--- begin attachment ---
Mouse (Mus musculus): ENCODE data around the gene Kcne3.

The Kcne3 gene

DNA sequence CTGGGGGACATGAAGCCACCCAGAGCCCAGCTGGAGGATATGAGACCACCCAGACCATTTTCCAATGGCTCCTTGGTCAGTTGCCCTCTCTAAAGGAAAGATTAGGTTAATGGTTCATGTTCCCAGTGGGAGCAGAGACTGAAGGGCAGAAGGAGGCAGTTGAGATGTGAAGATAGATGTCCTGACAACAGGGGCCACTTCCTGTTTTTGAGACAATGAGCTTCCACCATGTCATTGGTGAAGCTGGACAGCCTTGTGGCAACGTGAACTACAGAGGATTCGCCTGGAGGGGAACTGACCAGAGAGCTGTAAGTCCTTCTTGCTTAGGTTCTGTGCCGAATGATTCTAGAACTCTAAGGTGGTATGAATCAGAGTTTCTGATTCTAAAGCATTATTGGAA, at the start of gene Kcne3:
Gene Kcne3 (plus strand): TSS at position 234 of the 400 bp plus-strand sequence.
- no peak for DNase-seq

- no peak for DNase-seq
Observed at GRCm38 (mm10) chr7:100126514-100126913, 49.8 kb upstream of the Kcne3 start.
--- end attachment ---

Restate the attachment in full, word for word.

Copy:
Mouse (Mus musculus): ENCODE data around the gene Kcne3.

The Kcne3 gene

DNA sequence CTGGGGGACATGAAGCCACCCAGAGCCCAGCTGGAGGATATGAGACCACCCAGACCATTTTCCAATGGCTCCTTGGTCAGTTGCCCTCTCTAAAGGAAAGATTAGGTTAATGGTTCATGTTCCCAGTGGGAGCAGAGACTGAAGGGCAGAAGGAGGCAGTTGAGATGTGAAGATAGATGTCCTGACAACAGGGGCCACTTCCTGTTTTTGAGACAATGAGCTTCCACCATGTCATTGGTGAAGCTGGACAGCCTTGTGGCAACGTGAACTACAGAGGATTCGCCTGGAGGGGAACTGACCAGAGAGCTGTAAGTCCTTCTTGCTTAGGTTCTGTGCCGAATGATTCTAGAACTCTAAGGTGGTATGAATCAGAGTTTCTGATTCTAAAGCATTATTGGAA, at the start of gene Kcne3:
Gene Kcne3 (plus strand): TSS at position 234 of the 400 bp plus-strand sequence.
- no peak for DNase-seq

- no peak for DNase-seq
Observed at GRCm38 (mm10) chr7:100126514-100126913, 49.8 kb upstream of the Kcne3 start.